My pulse beats with the music of the winds, the birds and her water
My heart is as full as the waterfalls that I follow, it’s pure like the crystal clear water of the Havasu
My skin is like the earth, changing like a chameleon, I live amongst the red rocks and sand, I am her people
Her blue-green waters cleanse me, heal me and make me whole again
Her people as warm as the desert sun, as proud and strong as mustangs, they are privileged in
ways most will never understand
The Havasu will follow me along my path forever, she will always have a place in my heart
FOR IMMEDIATE RELEASE
Danielle Wolter Nolan
Children’s Mountain Bike Clinics at Flat Fork Creek Park Fishers, IN
Indianapolis based adventure company, DNK Presents, will be offering mountain bike skills clinics for youth (ages 7-15) starting Aug. 3rd at the new Flat Fork Creek Park in Fishers, Indiana. This will be the first time mountain bike clinics will be offered at a park in Fishers.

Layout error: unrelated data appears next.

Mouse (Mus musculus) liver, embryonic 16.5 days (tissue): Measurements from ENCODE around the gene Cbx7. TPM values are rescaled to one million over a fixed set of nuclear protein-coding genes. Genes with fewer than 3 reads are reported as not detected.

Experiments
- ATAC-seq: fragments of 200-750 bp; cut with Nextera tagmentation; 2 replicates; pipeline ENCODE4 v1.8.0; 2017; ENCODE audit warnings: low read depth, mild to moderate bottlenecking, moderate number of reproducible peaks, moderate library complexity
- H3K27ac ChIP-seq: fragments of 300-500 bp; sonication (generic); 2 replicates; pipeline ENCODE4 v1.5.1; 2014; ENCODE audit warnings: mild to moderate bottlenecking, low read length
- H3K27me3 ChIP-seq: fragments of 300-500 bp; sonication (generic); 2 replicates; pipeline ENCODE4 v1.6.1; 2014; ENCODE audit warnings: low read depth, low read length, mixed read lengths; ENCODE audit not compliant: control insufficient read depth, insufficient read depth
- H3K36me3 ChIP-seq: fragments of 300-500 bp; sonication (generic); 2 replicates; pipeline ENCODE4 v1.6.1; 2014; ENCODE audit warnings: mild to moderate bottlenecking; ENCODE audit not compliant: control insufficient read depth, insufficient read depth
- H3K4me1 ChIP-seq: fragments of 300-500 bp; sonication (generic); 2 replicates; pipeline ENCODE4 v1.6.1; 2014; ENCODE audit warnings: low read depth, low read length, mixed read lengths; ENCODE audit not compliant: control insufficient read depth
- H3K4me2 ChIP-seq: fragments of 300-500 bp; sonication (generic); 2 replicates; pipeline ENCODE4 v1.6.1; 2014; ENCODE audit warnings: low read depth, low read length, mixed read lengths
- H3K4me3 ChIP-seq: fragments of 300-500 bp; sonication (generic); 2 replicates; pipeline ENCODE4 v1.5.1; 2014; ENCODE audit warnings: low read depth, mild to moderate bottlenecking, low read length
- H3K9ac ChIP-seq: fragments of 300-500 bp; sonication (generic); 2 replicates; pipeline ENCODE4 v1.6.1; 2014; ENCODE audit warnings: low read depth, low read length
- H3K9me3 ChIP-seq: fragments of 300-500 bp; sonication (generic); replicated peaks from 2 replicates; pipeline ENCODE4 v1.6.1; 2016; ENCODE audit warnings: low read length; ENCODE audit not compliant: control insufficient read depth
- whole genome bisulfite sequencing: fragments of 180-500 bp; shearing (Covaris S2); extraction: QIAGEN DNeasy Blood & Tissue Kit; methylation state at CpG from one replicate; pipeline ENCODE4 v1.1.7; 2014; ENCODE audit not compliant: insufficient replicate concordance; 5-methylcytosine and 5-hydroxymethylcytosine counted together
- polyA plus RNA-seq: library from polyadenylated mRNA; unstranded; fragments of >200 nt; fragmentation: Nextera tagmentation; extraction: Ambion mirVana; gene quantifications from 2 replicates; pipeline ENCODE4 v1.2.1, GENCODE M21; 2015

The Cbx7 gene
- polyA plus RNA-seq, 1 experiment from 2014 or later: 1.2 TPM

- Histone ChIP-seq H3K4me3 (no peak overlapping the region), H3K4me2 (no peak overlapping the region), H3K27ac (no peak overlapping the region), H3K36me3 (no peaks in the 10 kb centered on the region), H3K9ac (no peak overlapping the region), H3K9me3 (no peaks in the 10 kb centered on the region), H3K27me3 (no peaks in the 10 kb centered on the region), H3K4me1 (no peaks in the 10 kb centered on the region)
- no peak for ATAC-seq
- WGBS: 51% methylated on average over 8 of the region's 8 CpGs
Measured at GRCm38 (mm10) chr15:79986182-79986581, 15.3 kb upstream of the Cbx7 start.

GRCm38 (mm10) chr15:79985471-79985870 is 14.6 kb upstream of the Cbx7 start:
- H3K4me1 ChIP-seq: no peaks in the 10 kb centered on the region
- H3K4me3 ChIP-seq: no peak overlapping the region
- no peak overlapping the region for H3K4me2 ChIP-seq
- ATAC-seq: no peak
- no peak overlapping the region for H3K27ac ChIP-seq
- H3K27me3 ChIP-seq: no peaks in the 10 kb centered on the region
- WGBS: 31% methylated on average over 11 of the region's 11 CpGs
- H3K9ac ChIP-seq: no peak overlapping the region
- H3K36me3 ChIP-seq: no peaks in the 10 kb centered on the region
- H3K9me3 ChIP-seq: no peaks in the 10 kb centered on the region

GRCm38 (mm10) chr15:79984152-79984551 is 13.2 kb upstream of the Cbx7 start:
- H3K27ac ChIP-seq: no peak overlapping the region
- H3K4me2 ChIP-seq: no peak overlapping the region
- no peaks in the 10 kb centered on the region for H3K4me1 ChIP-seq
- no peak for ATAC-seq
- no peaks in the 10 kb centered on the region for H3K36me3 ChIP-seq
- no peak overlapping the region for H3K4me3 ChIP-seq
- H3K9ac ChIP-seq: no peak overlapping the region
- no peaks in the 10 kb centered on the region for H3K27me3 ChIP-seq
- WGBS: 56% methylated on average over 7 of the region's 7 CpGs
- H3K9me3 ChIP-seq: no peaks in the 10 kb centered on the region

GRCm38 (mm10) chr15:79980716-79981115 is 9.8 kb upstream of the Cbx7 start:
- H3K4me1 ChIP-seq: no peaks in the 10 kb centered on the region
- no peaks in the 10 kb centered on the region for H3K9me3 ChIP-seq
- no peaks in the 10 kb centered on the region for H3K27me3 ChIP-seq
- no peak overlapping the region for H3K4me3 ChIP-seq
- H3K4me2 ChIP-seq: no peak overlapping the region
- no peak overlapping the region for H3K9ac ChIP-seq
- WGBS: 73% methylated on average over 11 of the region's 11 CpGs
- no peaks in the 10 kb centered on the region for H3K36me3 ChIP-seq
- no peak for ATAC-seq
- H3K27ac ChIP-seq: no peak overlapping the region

Flat Fork Creek Park has a total of 60 acres with 15 of that being forested and containing mountain bike trails. They have 1.5 miles of mountain bike trails with features including, skinnies, teeter-totters, berms, and more. The Hoosier Mountain Bike Association (HMBA) and the International Mountain Bike Association (IMBA) were partners in assisting to develop the trail system. The trails are maintained by the City’s Department of Public Works, and HMBA volunteers.